An imminent WTO complaint may be supplemented by a ban of Polish products, a senior official has said
Kiev may sue Poland, Hungary, and Slovakia in the World Trade Organization (WTO) as soon as Monday over their bans on the import of grain from Ukraine, according to its trade representative, Taras Kachka. Retaliatory unilateral restrictions are also on the table, he told Politico.
In particular, Ukraine may prohibit the import of fruits and vegetables from Poland, since Warsaw not only kept the previous restrictions in place, but also added new ones, the official said on Sunday.
In May, the three nations plus Romania and Bulgaria convinced the EU to agree to a temporary ban of Ukrainian grain from their domestic markets. The measure expired last Friday, but three of the five reimposed domestic protectionist measures.
Poland and Hungary expanded their lists of banned goods, which Kachka called “ridiculous.” He described Budapest’s doubling down as largely symbolic, unlike Warsaw’s ban of flour and feed, which will have significant consequences for Ukrainian producers. A retaliation against Polish fruits and vegetables will follow unless the country reconsiders the move, the official warned.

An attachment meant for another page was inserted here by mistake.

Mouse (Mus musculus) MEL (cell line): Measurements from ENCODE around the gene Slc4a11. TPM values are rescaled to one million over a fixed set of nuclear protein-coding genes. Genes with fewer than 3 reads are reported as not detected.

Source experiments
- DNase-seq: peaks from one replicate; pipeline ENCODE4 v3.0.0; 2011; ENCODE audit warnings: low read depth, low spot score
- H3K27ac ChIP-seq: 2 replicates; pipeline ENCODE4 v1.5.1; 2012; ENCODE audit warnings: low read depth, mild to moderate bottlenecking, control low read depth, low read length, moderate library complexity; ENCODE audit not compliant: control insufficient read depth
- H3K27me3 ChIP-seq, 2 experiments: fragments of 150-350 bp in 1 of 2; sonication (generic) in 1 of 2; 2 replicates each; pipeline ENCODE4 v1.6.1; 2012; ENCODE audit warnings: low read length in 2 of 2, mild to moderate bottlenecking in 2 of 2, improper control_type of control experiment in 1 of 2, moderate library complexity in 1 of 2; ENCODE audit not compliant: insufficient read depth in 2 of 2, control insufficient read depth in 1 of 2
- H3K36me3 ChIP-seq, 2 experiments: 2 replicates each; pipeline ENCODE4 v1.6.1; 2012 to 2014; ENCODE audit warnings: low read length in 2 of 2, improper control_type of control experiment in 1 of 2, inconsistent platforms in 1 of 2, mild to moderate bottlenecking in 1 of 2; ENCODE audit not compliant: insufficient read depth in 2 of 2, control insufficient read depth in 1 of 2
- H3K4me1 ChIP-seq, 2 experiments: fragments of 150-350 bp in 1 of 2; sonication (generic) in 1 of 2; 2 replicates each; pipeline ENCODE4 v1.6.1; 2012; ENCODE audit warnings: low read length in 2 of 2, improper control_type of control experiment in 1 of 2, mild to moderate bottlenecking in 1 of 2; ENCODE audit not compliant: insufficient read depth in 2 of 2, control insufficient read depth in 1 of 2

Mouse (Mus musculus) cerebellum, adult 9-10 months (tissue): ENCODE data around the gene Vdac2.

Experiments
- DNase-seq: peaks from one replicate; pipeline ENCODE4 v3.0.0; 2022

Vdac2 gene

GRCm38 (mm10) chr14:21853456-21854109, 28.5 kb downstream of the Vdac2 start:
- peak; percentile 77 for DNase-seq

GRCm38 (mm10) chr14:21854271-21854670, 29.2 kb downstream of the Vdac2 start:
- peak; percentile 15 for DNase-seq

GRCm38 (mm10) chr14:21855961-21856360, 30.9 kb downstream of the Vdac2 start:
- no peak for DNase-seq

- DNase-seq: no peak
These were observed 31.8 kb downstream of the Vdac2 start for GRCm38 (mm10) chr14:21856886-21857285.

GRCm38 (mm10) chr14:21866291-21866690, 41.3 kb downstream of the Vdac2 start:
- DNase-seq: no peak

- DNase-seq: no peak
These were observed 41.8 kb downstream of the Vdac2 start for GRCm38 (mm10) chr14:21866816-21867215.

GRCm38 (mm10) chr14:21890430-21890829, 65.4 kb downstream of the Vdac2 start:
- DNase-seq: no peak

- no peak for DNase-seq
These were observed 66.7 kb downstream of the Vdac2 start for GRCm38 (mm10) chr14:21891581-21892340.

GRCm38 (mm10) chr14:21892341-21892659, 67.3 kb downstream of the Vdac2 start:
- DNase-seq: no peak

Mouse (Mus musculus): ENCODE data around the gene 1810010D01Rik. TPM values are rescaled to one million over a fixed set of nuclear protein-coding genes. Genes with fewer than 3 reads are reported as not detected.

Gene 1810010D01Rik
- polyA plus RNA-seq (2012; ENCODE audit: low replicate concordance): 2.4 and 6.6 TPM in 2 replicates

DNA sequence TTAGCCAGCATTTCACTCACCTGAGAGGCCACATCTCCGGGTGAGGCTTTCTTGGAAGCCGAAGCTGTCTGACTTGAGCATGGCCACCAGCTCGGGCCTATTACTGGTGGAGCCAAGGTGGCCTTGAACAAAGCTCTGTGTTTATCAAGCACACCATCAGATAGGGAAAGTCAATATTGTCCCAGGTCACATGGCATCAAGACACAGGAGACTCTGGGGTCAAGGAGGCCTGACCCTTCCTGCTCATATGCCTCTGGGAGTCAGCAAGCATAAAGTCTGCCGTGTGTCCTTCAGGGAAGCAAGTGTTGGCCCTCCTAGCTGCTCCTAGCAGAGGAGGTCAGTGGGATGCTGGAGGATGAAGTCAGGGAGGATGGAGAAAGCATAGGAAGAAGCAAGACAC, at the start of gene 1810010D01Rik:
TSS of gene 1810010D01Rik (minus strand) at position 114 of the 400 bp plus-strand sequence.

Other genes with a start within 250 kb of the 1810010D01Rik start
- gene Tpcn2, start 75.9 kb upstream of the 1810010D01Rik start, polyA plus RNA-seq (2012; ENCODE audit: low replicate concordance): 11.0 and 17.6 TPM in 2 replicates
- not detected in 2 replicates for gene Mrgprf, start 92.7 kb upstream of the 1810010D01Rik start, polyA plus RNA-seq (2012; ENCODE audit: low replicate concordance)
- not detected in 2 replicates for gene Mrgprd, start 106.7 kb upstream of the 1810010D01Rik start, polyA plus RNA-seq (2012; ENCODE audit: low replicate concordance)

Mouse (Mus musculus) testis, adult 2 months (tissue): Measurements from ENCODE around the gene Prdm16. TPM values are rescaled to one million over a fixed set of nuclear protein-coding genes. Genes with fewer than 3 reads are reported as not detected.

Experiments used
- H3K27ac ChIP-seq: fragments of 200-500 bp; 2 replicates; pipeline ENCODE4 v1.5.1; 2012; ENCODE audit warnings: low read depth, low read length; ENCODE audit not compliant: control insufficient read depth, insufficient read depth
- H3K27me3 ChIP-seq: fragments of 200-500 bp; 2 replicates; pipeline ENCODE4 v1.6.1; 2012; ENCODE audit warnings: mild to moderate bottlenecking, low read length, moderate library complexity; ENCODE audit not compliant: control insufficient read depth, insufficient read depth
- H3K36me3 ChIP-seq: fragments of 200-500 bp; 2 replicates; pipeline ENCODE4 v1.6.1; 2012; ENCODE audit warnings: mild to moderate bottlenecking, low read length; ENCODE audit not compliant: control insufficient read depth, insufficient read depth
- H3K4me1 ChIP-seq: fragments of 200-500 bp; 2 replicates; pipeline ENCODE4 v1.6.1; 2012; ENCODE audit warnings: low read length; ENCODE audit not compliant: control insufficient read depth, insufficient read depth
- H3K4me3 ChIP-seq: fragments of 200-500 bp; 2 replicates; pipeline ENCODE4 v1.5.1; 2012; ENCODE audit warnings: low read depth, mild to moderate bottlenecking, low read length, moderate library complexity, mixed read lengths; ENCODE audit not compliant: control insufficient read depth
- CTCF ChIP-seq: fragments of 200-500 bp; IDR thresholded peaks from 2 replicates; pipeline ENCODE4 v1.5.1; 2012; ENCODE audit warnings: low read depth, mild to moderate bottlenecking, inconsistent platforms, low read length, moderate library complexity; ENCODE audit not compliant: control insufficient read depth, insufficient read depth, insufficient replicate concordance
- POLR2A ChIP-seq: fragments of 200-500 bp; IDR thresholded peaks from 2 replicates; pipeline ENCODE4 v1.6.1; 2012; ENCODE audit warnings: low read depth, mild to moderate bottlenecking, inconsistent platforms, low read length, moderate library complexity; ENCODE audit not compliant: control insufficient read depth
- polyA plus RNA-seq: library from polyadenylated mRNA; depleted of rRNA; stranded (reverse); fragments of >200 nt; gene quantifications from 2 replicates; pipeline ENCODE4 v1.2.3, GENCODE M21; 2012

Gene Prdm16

Kachka accused the three defiant states of disrespecting Brussels and eroding global trust in the EU leadership’s ability to govern the bloc. Suing them in the WTO is meant to show the world that “these actions are legally wrong,” he said. He also claimed that the Polish government cannot protect its farmers from Ukrainian competition because “prices are global.”
The EU lifted tariffs and quotas on Ukrainian goods last year to support its war effort against Russia. The influx of cheap products into the neighboring states depressed prices and sparked mass protests by local farmers. Brussels legalized their national bans and offered compensation for damages.
Last week, Polish Agriculture Minister Robert Telus indicated that Warsaw would block Ukraine’s bid for membership in the EU unless the conflict is resolved.
Poland had to meet “stringent conditions” when it joined the EU, and the same should apply to Ukraine, he said in an interview with Radio Plus. Under the current rules, Polish farmers cannot compete against their Ukrainian counterparts, he said.